Maori Party co-leader Pita Sharples says future political representation for Maori could be jeopardised by the dispute involving Te Tai Tokerau MP Hone Harawira.
The party's disciplinary committee will this week hear a complaint that Mr Harawira has brought the party into disrepute.
Maori Party whip Te Ururoa Flavell has laid a complaint following comments Mr Harawira made in a newspaper article in which he said voters were abandoning the party because it was coming off the rails and getting too close to the National Government.
Events at Waitangi to commemorate the signing of the Treay of Waitangi at the weekend increased tensions, with Mr Harawira giving a 'state of the nation' speech an hour before Dr Sharples was due to deliver his.
Dr Sharples says he views that as a direct challenge, adding that if Mr Harawira can not abide by caucus rules, he has no future with the party.
He says it is a critical time for the party and the future of Maori politics.
Meanwhile, Mr Harawira says only the people of Te Tai Tokerau should determine whether he needs to shape up or ship out.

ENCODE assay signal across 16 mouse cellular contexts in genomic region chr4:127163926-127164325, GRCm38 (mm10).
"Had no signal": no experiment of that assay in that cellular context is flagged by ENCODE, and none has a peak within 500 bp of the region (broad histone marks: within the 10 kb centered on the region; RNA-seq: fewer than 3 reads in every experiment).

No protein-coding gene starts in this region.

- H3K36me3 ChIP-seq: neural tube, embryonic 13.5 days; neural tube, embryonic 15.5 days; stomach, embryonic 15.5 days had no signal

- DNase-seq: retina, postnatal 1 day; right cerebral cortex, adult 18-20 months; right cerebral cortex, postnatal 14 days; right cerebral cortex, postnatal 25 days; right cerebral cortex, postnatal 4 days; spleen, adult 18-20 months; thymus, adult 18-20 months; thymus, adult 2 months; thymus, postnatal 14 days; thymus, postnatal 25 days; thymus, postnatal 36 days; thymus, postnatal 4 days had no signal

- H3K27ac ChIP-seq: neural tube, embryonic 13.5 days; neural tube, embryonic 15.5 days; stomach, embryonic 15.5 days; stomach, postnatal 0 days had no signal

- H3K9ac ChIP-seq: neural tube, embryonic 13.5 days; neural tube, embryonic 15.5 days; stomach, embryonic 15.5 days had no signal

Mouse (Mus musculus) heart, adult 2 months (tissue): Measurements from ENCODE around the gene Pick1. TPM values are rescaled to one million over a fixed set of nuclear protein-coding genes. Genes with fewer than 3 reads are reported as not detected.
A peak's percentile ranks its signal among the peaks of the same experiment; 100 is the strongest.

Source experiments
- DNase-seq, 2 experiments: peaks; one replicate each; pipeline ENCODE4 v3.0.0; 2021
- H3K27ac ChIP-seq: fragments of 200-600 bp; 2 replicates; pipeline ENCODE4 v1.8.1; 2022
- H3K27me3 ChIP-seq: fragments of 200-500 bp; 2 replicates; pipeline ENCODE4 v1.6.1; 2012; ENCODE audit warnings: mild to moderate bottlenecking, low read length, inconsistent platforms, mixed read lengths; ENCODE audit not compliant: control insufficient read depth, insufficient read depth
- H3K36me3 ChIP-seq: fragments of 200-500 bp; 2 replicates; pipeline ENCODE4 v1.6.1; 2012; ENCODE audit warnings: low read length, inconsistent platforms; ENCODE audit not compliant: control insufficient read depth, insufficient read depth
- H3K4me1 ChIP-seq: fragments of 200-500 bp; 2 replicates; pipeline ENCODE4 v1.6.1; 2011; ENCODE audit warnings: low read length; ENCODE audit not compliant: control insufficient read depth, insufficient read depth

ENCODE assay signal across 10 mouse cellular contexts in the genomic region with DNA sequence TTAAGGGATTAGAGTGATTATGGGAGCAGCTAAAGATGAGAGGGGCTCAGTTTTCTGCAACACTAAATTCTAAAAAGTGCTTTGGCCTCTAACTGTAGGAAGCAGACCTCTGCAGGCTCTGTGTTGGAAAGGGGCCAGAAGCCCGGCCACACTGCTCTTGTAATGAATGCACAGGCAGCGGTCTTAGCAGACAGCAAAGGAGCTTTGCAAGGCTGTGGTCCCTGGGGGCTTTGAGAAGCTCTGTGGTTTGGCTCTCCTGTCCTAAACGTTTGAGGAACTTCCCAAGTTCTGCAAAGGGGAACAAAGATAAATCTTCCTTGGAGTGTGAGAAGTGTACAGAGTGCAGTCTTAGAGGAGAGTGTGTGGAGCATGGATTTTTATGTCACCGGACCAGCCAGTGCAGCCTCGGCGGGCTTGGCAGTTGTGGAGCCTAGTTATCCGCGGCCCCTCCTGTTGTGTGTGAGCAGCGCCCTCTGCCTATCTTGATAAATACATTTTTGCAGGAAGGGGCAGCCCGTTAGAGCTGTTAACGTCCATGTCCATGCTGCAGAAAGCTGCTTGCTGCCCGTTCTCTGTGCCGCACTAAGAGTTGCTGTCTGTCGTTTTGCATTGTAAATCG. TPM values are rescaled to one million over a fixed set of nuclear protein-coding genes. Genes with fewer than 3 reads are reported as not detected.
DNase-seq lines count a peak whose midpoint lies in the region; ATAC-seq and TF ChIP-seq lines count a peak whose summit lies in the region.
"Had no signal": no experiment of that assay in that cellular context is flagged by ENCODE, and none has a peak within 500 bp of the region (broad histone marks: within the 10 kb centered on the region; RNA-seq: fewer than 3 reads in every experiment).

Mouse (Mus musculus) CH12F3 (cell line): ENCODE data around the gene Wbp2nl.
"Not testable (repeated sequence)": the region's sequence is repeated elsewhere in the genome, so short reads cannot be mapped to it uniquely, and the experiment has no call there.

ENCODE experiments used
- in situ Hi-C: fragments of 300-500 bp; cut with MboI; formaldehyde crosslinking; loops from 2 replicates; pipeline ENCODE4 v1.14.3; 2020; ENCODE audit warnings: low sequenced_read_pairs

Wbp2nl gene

He says he does not want to enter into a war over the comments by Dr Sharples, but as an electorate MP he has the right to speak out for his people.
He says he has been making very strong comments about the state of the Maori nation since he was young and he is not about to stop now.
Mr Harawira told Morning Report that he has been speaking at Waitangi for at least 10 years and did not know Dr Sharples was speaking.
He said he accepts Dr Sharples is the leader. But Mr Harawira refused to say whether he will stick to caucus rules or leave the party.
Electorate stands by Harawira
The Te Tai Tokerau electorate committee says it will stand by Mr Harawira MP should he be thrown out of the Maori Party.
Electorate chair Lisa McNab told Nine to Noon that Te Tai Tokerau wants the matter solved outside of the committee using Maori protocol.
She says the electorate has supported Mr Harawira in the past and will "definitely continue" to support him in the future.
Ms McNab also said the national executive of the Maori Party has become too far removed from Maori in the communities that it represents and the issues that Mr Harawira is raising.